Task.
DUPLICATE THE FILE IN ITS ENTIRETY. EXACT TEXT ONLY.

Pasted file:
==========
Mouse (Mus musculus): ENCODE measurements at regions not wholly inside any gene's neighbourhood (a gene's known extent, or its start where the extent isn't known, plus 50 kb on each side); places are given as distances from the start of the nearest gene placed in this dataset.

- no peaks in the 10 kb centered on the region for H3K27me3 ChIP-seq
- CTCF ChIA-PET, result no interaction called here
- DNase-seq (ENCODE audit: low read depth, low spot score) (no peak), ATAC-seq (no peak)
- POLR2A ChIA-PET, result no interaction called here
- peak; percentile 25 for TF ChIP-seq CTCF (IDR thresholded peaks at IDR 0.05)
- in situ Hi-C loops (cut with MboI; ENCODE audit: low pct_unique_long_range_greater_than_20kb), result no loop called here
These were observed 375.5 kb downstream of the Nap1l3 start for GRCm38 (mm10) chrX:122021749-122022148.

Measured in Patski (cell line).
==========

Mouse (Mus musculus): ENCODE measurements at regions not wholly inside any gene's neighbourhood (a gene's known extent, or its start where the extent isn't known, plus 50 kb on each side); places are given as distances from the start of the nearest gene placed in this dataset.

- no peaks in the 10 kb centered on the region for H3K27me3 ChIP-seq
- CTCF ChIA-PET, result no interaction called here
- DNase-seq (ENCODE audit: low read depth, low spot score) (no peak), ATAC-seq (no peak)
- POLR2A ChIA-PET, result no interaction called here
- peak; percentile 25 for TF ChIP-seq CTCF (IDR thresholded peaks at IDR 0.05)
- in situ Hi-C loops (cut with MboI; ENCODE audit: low pct_unique_long_range_greater_than_20kb), result no loop called here
These were observed 375.5 kb downstream of the Nap1l3 start for GRCm38 (mm10) chrX:122021749-122022148.

Measured in Patski (cell line).